¶ Unilever announced that it would stop using coal energy by 2020, and planned to use only renewable energy by 2030. Paul Polman, Unilever’s CEO, said, “If we don’t tackle climate change we won’t achieve economic growth. This is an issue for all businesses, not just Unilever. We all have to act.” [International Business Times]

¶ Completed only last month and designed to keep contaminated groundwater from seeping into the sea, a 780-meter protective wall built alongside Fukushima Daiichi is already “slightly leaning,” plant operator TEPCO has announced. Pressure from the flow of groundwater has tilted the wall some 20cm towards the sea. [RT]

© The Japan Times / YouTube

Fukushima protective wall. © The Japan Times / YouTube

¶ Africa is quickly adapting to modern renewable energy sources, and could more than quadruple renewable energy use to 22% by 2030, up from 5% in 2013, according to a new report. International Renewable Energy Agency says Africa is currently among the leading markets for modern renewable energy sources. [SciDev.Net]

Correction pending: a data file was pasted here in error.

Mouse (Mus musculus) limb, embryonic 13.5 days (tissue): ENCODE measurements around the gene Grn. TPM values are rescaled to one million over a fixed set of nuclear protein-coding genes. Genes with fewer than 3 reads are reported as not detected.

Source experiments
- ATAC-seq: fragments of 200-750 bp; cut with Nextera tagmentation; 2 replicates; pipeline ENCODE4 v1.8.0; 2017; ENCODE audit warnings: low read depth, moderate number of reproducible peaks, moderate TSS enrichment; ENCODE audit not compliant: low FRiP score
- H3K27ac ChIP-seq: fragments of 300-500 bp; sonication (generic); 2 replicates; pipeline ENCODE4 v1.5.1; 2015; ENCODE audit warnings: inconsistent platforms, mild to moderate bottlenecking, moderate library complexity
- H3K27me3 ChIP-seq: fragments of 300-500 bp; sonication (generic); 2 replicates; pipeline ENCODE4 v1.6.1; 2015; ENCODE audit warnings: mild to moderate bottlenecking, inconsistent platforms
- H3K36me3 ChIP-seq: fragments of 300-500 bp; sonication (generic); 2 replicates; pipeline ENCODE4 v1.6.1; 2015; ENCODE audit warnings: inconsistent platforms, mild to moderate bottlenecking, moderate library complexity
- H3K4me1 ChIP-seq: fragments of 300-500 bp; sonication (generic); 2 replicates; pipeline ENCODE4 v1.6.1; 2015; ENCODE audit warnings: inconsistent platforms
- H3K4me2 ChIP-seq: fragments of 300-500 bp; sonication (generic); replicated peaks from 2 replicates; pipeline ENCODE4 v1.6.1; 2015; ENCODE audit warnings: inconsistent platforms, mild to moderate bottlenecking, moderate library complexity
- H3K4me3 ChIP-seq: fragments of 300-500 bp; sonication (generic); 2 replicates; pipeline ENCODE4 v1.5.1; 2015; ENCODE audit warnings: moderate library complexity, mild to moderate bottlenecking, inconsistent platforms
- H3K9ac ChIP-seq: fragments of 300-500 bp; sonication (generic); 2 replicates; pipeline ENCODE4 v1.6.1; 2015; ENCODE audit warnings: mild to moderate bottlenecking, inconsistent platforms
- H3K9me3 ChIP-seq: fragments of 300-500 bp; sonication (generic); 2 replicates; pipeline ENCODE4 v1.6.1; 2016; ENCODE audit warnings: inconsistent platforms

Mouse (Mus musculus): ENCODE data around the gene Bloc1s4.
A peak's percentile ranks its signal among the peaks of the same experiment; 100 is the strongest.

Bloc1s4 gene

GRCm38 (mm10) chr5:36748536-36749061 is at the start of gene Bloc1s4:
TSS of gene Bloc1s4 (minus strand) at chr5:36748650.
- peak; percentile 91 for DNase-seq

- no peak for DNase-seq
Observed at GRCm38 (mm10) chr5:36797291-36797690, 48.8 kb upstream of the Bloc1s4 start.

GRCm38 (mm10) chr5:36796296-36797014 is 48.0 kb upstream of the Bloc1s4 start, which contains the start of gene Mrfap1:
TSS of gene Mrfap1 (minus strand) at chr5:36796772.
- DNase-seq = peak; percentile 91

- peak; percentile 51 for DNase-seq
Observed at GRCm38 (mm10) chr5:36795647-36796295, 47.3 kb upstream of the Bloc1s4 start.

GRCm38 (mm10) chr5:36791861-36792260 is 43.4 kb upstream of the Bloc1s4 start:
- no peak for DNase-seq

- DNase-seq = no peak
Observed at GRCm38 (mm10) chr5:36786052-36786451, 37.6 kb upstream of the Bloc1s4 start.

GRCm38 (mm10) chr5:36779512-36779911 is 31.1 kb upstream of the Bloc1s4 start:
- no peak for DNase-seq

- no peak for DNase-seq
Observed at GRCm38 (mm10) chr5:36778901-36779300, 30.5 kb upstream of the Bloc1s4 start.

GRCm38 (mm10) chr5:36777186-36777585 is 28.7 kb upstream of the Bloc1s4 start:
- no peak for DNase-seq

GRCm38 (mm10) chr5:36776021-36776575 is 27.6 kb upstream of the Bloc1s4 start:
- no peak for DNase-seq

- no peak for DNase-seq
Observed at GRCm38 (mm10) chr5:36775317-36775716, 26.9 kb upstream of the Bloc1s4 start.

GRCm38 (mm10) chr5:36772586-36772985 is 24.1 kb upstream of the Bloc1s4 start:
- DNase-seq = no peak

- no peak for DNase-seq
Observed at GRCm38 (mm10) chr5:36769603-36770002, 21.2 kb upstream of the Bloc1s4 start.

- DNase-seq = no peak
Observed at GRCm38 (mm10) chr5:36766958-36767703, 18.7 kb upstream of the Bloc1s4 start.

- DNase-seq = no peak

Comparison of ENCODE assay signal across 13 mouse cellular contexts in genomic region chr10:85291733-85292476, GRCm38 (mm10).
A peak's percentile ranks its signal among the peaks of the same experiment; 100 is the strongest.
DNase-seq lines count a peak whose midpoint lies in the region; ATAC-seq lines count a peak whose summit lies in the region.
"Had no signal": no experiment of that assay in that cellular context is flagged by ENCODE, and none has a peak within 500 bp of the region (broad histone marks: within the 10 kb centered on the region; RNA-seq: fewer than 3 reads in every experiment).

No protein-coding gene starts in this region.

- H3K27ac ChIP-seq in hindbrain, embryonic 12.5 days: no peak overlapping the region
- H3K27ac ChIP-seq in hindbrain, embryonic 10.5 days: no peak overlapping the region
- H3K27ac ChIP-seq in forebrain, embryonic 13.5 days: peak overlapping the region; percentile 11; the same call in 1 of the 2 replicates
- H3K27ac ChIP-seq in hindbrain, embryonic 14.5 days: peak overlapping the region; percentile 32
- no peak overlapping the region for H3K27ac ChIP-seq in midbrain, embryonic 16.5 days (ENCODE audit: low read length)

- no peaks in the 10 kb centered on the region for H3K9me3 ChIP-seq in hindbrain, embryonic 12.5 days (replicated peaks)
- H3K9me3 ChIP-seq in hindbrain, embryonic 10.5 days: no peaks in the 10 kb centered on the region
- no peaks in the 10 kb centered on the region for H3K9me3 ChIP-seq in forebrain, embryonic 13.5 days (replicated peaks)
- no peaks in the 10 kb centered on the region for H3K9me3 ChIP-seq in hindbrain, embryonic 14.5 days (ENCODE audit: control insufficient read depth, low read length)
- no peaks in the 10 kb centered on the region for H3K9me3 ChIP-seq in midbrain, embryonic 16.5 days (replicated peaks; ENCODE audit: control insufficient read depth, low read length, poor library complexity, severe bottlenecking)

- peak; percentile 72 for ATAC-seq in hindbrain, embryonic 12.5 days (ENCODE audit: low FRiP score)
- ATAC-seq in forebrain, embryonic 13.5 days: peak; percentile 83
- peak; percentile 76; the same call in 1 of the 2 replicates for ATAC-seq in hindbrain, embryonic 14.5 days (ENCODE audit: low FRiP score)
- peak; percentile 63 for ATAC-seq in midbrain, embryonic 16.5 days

¶ Australia’s Federal Environment Minister has approved a $380 million wind farm on the Atherton Tablelands in far north Queensland, subject to conditions aimed at protecting native species. Developers RATCH Australia and Port Bajool hope to start building the 63-turbine Mt Emerald wind farm, near Walkamin, mid-next year. [ABC Online]

¶ A trial of project of large-scale water-source heat pump technology has been launched in the UK. The Neatpump, by Star Renewable Energy, uses ammonia as a working fluid. The trial will supply heat and hot water to 300 new homes in a project near Exeter for utility E·On. [Cogeneration & On-Site Power Production Magazine]

US:

¶ Enbridge says it has purchased a 103-MW wind farm under development in West Virginia for about $200 million from EverPower Wind Holdings. The Calgary-based pipeline operator, which has been increasing its stake in the clean energy sector, said it is aiming to have the New Wind Creek project in operation by December 2016. [CBC.ca]